Hummingbird Clearwing Moth??
Location: Saxtons River, Vermont
July 31, 2011 7:00 am
The guy was darting around in my vast stands of bee balm yesterday. I searched your site and initially believed it’s a Hummingbird Clearwing Moth, but I’m not certain. Is that correct?
Signature: K L Thalin
Karen Thalin here, from Saxtons River, Vermont.
I JUST sent you a (two photo) submission on the web site of what I THINK is a Hummingbird Clearwing Moth, taken by me in my gardens yesterday. I was again looking through all my pix after hitting the “send” button, and realized that I had this one, which shows the color very well, even though the image is a bit blurry. This guy seems to be a little different than the HCM photos I’ve looked at on your site. It has bumble bee coloring. I’m not sending THIS email/photo to be published, but only to give you another view of the moth, if that will help with identifying it.
The best place to identify Sphinx Moths is on The Sphingidae of the Americas website because you can search by individual states. There are three species of diurnal Sphinx Moths in the genus Hemaris listed for Vermont, and we believe you have photographed the Snowberry Clearwing or Bumblebee Moth, Hemaris diffinis. The Hummingbird Clearwing is another member of the genus. The Snowberry Clearwing is described on The Sphingidae of the Americas as being: “a very variable species, but almost always the abdomen sports contrasting black and yellow hairs, the ventral surface being quite black. The legs also tend to be quite dark and there is a black mask running across the eye and along the sides of the thorax.”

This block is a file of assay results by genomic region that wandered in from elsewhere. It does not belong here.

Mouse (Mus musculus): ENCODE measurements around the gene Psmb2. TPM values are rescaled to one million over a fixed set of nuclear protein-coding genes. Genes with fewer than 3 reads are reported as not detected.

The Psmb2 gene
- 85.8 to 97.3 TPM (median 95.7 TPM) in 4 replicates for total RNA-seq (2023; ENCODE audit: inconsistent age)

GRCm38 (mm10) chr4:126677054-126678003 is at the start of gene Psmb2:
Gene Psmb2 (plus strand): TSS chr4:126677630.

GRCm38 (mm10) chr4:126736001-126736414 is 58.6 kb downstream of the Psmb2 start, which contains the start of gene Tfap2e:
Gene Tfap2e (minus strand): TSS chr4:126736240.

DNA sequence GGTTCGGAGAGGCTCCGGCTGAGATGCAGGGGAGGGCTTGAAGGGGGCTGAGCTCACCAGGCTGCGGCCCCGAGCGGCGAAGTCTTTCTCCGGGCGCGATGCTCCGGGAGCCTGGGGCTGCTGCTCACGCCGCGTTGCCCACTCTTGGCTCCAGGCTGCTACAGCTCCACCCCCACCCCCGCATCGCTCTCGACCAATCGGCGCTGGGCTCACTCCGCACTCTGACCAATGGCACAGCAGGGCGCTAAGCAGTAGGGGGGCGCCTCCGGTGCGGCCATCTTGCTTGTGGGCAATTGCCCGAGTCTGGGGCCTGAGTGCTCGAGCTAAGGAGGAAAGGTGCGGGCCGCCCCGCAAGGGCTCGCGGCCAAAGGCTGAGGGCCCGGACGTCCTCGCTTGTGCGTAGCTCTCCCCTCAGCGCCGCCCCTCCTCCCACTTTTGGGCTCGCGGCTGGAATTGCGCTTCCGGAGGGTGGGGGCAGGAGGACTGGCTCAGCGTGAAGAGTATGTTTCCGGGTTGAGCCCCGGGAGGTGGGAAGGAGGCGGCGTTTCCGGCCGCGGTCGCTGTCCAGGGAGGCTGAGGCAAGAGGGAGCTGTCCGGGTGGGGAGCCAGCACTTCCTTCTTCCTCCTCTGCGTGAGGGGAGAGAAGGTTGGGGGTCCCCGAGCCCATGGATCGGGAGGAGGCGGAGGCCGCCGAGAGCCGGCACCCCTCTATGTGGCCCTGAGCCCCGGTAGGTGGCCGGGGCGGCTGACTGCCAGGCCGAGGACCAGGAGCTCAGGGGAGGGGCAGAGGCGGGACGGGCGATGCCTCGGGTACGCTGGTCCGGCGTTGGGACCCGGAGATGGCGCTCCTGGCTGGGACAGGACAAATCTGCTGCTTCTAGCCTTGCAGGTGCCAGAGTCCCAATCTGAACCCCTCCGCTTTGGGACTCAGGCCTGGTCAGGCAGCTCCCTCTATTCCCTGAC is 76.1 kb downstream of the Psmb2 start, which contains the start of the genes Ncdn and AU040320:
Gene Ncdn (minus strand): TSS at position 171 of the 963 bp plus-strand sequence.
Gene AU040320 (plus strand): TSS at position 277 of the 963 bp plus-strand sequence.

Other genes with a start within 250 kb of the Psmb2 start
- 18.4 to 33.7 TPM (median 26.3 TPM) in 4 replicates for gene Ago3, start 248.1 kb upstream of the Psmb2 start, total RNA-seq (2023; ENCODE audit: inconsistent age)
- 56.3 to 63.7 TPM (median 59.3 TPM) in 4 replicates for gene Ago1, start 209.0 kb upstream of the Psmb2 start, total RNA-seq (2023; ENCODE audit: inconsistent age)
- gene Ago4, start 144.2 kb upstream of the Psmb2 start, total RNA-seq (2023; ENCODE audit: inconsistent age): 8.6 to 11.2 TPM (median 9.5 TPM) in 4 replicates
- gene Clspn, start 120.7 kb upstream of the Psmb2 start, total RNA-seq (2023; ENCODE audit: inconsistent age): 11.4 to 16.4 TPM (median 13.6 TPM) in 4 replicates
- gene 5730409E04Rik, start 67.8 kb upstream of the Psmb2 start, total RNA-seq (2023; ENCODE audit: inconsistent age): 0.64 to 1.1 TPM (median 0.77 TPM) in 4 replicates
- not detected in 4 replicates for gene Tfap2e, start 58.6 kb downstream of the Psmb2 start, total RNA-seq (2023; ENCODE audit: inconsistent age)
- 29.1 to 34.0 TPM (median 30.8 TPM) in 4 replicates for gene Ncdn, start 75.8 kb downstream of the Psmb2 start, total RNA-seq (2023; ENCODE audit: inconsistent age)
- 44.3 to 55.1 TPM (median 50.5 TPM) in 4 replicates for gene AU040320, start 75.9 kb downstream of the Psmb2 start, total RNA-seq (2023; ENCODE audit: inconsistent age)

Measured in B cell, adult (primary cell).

Thank you, Daniel! It’s funny because after I sent this submission this morning, I saw a true Hummingbird Clearwing Moth in the same stand of bee balm! It was difficult to get a clear short, but this one is clearly very different than the Snowberry. I checked my photo against those on the site you recommended, and it certainly looks to be the HCM. They are found all along the east coast in way up into Canada.
We are happy you mentioned the Bee Balm, a species of Monarda, one of the best flowers to plant for both pollinating insects like butterflies and diurnal Sphinx Moths as well as real hummingbirds.